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Inside Iowa State, a newspaper for faculty and staff, is published by the Office of University Relations.

September 10, 2004

Organizational changes afoot in provost's office

by Anne Krapfl

Numerous organizational changes are under way in the Office of the Provost, necessitated both by leaner budgets and a decision to coordinate more closely the administration of undergraduate and graduate programs. Some changes went into effect this summer; others will occur after further study and as the academic year unfolds.

"These are changes that will focus and strengthen the academic work of the university," said Benjamin Allen, vice president for academic affairs and provost.

In a two-part series, Inside will summarize many of the changes.

Center for Excellence in Learning and Teaching

(formerly known as the Center for Teaching Excellence)

Corly Brooke continues as director and Susan Yager as associate director of the center.

In addition to adopting a new name, the center has broadened its scope of services with the addition of two units: Preparing Future Faculty (PFF), directed by Donna Kienzler and previously part of the Graduate College; and Instructional Development Services, led by Allan Schmidt and previously affiliated with the Instructional Technology Center.

PFF is a national program aimed at preparing graduates for faculty careers. Supplementing departmental graduate programs, it offers seminars, mentoring, and practical classroom and departmental service experiences.

Schmidt said the number of instructional designers in the renamed Learning Technologies Group has doubled (to four) to serve better an escalating demand for assistance with classroom technology. The group will keep its home in the Communications Building, where highly specialized, multi-media labs support its work.

Schmidt said the team offers three types of service:

  • Faculty support, including training and technical help, with the course software WebCT (in partnership with Academic Information Technologies). As fall semester approached, the group received 48 new requests for WebCT assistance.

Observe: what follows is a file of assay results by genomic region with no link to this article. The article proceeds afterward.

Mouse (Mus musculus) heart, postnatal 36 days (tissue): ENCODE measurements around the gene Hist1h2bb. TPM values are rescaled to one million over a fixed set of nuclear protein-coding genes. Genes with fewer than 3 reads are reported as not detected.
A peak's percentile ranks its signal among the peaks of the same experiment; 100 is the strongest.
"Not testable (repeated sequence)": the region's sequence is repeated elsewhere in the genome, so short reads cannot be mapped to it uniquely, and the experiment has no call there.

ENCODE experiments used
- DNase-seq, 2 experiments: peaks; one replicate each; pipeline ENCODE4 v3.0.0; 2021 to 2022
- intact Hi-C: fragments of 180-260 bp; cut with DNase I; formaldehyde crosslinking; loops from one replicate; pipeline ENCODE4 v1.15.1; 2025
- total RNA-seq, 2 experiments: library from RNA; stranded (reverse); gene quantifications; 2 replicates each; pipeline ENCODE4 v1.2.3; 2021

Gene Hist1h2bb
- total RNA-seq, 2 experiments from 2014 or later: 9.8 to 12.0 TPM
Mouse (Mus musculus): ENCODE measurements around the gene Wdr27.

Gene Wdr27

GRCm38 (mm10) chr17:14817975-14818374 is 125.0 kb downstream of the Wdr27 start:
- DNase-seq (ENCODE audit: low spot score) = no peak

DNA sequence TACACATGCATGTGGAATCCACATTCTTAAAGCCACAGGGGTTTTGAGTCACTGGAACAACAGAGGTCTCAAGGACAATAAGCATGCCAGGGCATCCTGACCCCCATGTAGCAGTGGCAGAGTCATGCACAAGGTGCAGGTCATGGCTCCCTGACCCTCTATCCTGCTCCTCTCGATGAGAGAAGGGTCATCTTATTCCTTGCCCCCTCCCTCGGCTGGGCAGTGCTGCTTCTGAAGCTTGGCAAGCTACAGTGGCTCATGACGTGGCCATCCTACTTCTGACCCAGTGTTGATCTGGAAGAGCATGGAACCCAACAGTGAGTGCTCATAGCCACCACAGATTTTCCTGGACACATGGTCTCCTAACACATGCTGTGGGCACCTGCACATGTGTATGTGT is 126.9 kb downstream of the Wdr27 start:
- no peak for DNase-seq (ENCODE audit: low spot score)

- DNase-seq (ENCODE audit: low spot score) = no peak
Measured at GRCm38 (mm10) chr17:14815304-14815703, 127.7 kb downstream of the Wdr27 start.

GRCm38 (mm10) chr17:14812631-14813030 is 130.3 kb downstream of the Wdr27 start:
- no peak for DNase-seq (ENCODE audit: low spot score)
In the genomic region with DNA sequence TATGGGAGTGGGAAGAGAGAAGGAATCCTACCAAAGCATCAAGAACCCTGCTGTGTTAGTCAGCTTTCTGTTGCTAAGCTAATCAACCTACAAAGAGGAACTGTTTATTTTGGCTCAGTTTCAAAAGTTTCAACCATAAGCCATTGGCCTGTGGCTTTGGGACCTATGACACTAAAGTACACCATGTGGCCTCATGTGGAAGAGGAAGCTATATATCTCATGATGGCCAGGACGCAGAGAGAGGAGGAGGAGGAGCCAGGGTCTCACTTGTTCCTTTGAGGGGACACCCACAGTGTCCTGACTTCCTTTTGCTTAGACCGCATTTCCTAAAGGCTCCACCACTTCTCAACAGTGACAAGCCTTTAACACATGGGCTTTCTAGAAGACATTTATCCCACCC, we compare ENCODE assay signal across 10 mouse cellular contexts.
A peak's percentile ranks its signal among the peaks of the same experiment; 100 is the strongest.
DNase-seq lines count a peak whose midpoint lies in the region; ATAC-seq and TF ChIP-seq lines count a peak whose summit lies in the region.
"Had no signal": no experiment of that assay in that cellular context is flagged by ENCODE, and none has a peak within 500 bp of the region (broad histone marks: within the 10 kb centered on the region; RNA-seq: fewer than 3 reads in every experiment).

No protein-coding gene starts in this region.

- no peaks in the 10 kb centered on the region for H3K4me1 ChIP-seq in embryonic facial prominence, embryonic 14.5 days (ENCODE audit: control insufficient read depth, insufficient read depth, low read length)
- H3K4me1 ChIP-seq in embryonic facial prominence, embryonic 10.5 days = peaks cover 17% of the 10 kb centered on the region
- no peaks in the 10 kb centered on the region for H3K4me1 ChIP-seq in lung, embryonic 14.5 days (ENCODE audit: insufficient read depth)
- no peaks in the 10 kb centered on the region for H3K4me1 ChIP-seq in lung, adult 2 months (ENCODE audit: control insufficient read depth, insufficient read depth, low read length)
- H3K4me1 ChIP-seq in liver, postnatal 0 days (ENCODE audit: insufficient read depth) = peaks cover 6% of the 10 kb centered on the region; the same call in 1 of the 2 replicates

• Faculty development workshops on topics from learning theory to best practices.
  • One-on-one consultation with faculty members.

"We anticipate offering new services as we identify areas where technology and pedagogy cross," he added.

Brooke said another new focus at the center is the university's learning communities. CELT staff will identify and provide services directly to learning communities to enhance student learning.

Instructional Technology Center

Jim Twetten, manager of the Creative Services unit, is serving a one-year appointment as interim director of ITC. He succeeds Don Rieck, who retired from the university in June. Matt Darbyshire manages ITC's Classroom Services unit. ITC will continue to offer production and presentation technology services to faculty and staff for instruction, outreach and research.

  • Creative Services includes production support for instructional and experimental courseware prototypes and all non-instruction work. Staff will collaborate with the CELT Learning Technologies group, formerly an ITC unit.
  • Classroom Services includes installing and maintaining instruction equipment in general-purpose classrooms, distance education set-ups, equipment rental and check-out, and duplication services.

Honors program

Director Liz Beck retired from Iowa State in June. In a new leadership structure, responsibility for the program is shared by associate professor of agronomy Ricardo Salvador, interim faculty director of the Honors program, and Ricki Shine, formerly the associate director and now administrative director. Salvador's appointment is a half-time, two-year appointment.

"I've seen this combination work at other institutions," Shine said. "We're looking for increased participation from faculty in the Honors program -- particularly to teach Honors seminars and serve as research mentors to Honors students -- and we hope this faculty leadership role will encourage that."

Salvador is focusing on expanding the program's curriculum -- for example, Honors seminars, in which faculty propose the topics for seminars they'd like to teach. Shine focuses on day-to-day management of the program.

Shine and Salvador are working to develop strategies that will enhance opportunities for Honors and other high-ability students at Iowa State. Future enhancements also will be based on recommendations in a task force report, completed in May, that looks at Honors and high-ability students at Iowa State. The task force was led by Thomas Andre, curriculum and instruction; its report has been submitted to President Gregory Geoffroy.

Next: Graduate college, current senior support team to the provost


A two-part series examines numerous changes in the Office of the Provost. The changes are the result of leaner budgets and a decision to coordinate more closely the administration of undergraduate and graduate programs. This is the first of the series.